THE DIGITAL AGENCY THAT DELIVERS REAL RESULTS
Things I Didn’t Learn In Design School
The best decision I’ve ever made was going to design school. Surrounded by talent, designer friends, and inspiring instructors, I was able to improve more than I could have ever imagined. 
Until the moment I started work, I thought I knew pretty much everything to succeed professionally, and there was no doubt in my naïve mind I would soon become “the SUPERSTAR” designer of the company. But I found the reality to be quite different from what I imagined. Transitioning from school to a professional work environment, I felt ill-equipped as there were many things I hadn’t been exposed to at school. It was like being thrown in the middle of the ocean and having to learn how to swim all over again.

For those who haven’t plunged into the professional world yet, I came up with three important lessons learned while being at the job. They are based on my personal experiences as a graphic designer, working in the field of digital design. I hope they will give you an opportunity to reflect on your skills and attitudes as a designer, and help ease your transition into a professional role.
Learn how to work within a time budget
While in school, I never had to rush myself to finish everything in class. No one really cared how much time I spent to complete my work, as long as I was able to meet the deadline. But it’s different in the professional world — I have to achieve results in an average of 8 hours a day. During the first month, I was overwhelmed with anxiety, and felt I would not be able to finish the given tasks in time allotted. 

There is nothing more stressful than doing creative work while your anxiety is through the roof. Here are some tips how I’ve become more comfortable with the industry’s quick turnarounds:

  • Clarify expectations on your role. To help make effective use of your time, it is important to have a clear understanding of your responsibility. Always discuss what is expected of each other with your team, and make sure you all have a shared understanding of those expectations. It helps to document them. 

  • Break complex projects down into smaller tasks. It is much easier to manage an entire project when you break it down into individual steps. Write them as smaller action steps instead of vague phrases like ‘complete everything by Friday’. 

  • Know your tools well. You can speed up your workflow by understanding your tools well. Learn how to use keyboard shortcuts and keep yourself up-to-date with all the features of your tools.
Be familiar with the development process
Often, we, as designers, are secretly afraid of code. When I was in school, I brainwashed myself into believing a designer’s job was solely being good at design. However, designers and developers work closely at many modern-day agencies. To facilitate smooth communication with developers, I had to learn their language and understand their job as well.

This is what you will have to learn — especially if you want to work in the field of digital design. Learning new skills outside your school training can be uncomfortable and foreign, but you will find yourself growing and benefiting from the uneasiness. Here are my tips that will make for better communication between you and the developer:

  • Have a basic understanding of HTML and CSS. By doing so, you can properly understand the needs of the developers. Communication within your team will be much easier when you have a better sense of how the development process works.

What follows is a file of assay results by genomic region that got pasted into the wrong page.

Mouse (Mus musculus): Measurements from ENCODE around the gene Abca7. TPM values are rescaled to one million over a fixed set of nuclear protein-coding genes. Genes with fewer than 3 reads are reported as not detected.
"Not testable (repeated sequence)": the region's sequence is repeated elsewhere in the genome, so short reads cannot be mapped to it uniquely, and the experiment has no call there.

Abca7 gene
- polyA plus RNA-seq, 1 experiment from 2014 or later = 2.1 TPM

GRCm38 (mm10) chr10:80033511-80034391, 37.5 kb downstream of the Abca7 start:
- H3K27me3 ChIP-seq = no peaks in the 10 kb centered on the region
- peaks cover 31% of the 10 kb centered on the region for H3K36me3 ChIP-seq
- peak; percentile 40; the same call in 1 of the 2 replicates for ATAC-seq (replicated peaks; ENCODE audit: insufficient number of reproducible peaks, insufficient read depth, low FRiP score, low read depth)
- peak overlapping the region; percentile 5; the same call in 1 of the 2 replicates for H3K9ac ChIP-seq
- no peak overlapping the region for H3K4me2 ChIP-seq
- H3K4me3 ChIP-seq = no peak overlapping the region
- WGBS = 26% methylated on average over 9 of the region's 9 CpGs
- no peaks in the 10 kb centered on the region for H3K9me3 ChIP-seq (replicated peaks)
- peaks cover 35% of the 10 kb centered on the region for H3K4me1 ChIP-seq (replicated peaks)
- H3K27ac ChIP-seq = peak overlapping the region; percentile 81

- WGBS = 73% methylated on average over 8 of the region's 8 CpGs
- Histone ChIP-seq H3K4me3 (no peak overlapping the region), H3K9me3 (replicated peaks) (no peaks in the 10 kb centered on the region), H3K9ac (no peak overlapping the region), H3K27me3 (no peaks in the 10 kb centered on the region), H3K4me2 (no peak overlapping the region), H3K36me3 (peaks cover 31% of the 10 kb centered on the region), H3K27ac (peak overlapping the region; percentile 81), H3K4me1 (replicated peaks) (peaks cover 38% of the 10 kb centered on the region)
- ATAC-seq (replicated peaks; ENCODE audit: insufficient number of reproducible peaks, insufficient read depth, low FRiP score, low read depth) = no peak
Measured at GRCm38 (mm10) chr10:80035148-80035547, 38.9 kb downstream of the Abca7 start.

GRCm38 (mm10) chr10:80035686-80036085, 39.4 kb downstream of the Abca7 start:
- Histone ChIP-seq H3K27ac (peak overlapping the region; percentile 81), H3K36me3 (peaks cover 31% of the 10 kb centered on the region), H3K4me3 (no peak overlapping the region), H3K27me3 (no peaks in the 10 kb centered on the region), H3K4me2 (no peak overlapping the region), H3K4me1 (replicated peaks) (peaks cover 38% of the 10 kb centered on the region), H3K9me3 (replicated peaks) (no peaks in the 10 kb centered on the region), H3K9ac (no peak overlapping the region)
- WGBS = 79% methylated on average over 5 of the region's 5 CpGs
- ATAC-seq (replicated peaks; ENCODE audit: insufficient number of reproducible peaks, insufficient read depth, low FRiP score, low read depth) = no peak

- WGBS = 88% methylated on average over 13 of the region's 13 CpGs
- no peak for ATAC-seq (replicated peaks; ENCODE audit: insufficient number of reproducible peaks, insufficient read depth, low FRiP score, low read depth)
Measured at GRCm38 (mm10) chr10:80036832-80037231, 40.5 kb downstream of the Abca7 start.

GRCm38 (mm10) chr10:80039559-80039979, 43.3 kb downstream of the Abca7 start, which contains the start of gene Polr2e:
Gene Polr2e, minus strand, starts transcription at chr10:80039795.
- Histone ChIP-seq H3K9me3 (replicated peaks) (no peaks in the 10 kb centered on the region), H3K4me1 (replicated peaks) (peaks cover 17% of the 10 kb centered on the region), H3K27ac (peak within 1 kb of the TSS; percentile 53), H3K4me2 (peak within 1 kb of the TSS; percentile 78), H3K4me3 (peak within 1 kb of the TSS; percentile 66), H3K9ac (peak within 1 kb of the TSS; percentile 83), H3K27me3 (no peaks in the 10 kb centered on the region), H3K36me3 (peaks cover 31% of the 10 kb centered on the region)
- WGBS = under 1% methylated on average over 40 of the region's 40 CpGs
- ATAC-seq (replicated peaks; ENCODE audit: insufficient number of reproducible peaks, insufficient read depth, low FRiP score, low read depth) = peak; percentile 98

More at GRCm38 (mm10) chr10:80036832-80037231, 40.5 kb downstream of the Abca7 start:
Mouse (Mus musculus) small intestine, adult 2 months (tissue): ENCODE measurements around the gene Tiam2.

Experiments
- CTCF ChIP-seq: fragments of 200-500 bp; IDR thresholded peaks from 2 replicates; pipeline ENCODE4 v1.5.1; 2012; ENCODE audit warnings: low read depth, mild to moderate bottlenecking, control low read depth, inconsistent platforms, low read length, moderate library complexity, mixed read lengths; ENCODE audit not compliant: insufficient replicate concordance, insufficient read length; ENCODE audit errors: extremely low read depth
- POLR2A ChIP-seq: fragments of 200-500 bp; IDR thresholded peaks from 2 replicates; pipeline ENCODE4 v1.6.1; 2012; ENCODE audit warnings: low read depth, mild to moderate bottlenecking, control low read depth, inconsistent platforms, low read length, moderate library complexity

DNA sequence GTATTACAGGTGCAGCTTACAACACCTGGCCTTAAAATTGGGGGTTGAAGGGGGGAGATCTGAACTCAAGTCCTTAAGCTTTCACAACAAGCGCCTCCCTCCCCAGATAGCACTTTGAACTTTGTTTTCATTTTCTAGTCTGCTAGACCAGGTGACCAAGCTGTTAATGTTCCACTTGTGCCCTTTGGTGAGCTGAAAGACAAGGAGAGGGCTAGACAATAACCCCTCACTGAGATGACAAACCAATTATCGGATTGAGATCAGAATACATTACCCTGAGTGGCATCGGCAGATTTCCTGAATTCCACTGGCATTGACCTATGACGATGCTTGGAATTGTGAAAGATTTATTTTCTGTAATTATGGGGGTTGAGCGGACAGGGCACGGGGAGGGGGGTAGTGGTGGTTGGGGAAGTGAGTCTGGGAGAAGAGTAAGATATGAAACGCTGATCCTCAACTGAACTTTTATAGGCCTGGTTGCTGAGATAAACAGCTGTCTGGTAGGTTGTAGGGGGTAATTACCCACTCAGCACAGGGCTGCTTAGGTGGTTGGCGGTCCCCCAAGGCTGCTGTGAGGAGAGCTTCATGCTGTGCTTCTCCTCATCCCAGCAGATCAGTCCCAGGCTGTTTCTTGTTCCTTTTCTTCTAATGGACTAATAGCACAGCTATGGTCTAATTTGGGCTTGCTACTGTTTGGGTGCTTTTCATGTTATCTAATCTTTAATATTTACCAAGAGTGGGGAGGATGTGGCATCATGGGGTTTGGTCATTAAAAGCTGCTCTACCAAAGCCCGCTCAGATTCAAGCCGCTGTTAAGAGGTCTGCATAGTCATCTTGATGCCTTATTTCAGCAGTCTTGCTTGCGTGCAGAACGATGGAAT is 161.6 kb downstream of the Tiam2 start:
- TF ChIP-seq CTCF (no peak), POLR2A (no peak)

• Learn how to make a successful design hand-off. Your design files should be clean enough to hand over with little-to-no explanation.
Your goal as a new designer should be to grow, not show off
When I was done with school, I felt confident as a designer. I couldn’t be more excited about giving myself over to the professional world around that time, however; my positive mood rapidly fell as I started working. I felt overwhelmingly underprepared to deal with the real world. I felt frustrated with myself for not being able to answer every question.

Naturally, this will happen to every new grad. No one would expect you to know everything from the beginning. Instead, demonstrate your ability to grow. Showing that you are ready, willing, and able to learn is much more valuable than showing off your credentials. Here are helpful tips on how you can continue to grow as a young designer after school.

  • Find a healthy environment you can learn. Part of my job now is to spend time every week exploring things I am interested in, and apply them to new skill sets. This keeps learning interesting, and allows me to continue growing as a designer. Make sure you start in a company where they value your personal development. 

  • Don’t be afraid to ask questions. Don’t fear appearing stupid if you ask a lot of questions. Asking questions is the quickest way to learn, and most people in our industry are eager to share their skills and knowledge. 

  • Readers make leaders. Things are changing rapidly in our industry and it is important to keep up with the current trends if you don’t want to be left behind. Every morning we set aside time to read and share interesting articles and blogs before we start the day. Doing this keeps us updated and accountable with developments and changes in the industry.

The most important lesson I want to stress is to stay humble and have the willingness to learn. If you have not graduated or interned yet, this blog post can be your guide and a cheat sheet. I hope my advice is helpful for those of you who will soon be stepping into your dream career.
This article was first published here.
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